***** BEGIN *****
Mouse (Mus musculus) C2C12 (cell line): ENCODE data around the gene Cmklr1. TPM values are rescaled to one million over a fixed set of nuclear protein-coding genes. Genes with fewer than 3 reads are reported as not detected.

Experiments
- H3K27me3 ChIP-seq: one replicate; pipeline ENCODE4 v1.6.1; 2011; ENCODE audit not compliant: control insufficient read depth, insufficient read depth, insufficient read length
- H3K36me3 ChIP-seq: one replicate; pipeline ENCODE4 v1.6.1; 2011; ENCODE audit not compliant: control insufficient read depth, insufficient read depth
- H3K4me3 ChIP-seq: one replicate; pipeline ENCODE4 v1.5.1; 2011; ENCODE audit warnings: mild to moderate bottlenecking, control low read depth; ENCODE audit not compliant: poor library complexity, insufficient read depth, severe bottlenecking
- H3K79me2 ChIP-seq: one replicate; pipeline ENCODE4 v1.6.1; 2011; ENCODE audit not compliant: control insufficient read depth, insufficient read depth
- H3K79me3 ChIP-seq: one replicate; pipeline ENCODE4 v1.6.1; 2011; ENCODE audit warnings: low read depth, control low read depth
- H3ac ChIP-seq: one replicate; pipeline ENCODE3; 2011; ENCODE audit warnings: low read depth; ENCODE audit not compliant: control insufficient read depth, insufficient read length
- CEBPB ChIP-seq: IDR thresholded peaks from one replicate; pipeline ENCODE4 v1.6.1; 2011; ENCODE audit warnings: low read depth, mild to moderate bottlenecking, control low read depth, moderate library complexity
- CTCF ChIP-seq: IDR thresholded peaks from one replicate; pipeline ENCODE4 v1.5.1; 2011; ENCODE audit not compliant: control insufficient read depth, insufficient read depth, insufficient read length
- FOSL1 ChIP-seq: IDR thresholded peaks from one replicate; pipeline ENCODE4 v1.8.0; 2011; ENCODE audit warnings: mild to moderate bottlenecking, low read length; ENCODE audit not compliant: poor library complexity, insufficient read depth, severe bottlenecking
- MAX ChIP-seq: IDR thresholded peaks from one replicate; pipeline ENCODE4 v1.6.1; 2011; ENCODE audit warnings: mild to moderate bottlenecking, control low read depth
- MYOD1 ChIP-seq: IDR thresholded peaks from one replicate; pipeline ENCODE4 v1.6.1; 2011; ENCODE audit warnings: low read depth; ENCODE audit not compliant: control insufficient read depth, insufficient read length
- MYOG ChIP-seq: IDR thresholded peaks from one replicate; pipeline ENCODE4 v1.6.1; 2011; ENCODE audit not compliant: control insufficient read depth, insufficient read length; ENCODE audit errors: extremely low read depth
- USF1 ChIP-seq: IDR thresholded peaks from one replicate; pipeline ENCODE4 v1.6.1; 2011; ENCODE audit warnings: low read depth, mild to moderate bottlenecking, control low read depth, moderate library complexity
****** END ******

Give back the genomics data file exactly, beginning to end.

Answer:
Mouse (Mus musculus) C2C12 (cell line): ENCODE data around the gene Cmklr1. TPM values are rescaled to one million over a fixed set of nuclear protein-coding genes. Genes with fewer than 3 reads are reported as not detected.

Experiments
- H3K27me3 ChIP-seq: one replicate; pipeline ENCODE4 v1.6.1; 2011; ENCODE audit not compliant: control insufficient read depth, insufficient read depth, insufficient read length
- H3K36me3 ChIP-seq: one replicate; pipeline ENCODE4 v1.6.1; 2011; ENCODE audit not compliant: control insufficient read depth, insufficient read depth
- H3K4me3 ChIP-seq: one replicate; pipeline ENCODE4 v1.5.1; 2011; ENCODE audit warnings: mild to moderate bottlenecking, control low read depth; ENCODE audit not compliant: poor library complexity, insufficient read depth, severe bottlenecking
- H3K79me2 ChIP-seq: one replicate; pipeline ENCODE4 v1.6.1; 2011; ENCODE audit not compliant: control insufficient read depth, insufficient read depth
- H3K79me3 ChIP-seq: one replicate; pipeline ENCODE4 v1.6.1; 2011; ENCODE audit warnings: low read depth, control low read depth
- H3ac ChIP-seq: one replicate; pipeline ENCODE3; 2011; ENCODE audit warnings: low read depth; ENCODE audit not compliant: control insufficient read depth, insufficient read length
- CEBPB ChIP-seq: IDR thresholded peaks from one replicate; pipeline ENCODE4 v1.6.1; 2011; ENCODE audit warnings: low read depth, mild to moderate bottlenecking, control low read depth, moderate library complexity
- CTCF ChIP-seq: IDR thresholded peaks from one replicate; pipeline ENCODE4 v1.5.1; 2011; ENCODE audit not compliant: control insufficient read depth, insufficient read depth, insufficient read length
- FOSL1 ChIP-seq: IDR thresholded peaks from one replicate; pipeline ENCODE4 v1.8.0; 2011; ENCODE audit warnings: mild to moderate bottlenecking, low read length; ENCODE audit not compliant: poor library complexity, insufficient read depth, severe bottlenecking
- MAX ChIP-seq: IDR thresholded peaks from one replicate; pipeline ENCODE4 v1.6.1; 2011; ENCODE audit warnings: mild to moderate bottlenecking, control low read depth
- MYOD1 ChIP-seq: IDR thresholded peaks from one replicate; pipeline ENCODE4 v1.6.1; 2011; ENCODE audit warnings: low read depth; ENCODE audit not compliant: control insufficient read depth, insufficient read length
- MYOG ChIP-seq: IDR thresholded peaks from one replicate; pipeline ENCODE4 v1.6.1; 2011; ENCODE audit not compliant: control insufficient read depth, insufficient read length; ENCODE audit errors: extremely low read depth
- USF1 ChIP-seq: IDR thresholded peaks from one replicate; pipeline ENCODE4 v1.6.1; 2011; ENCODE audit warnings: low read depth, mild to moderate bottlenecking, control low read depth, moderate library complexity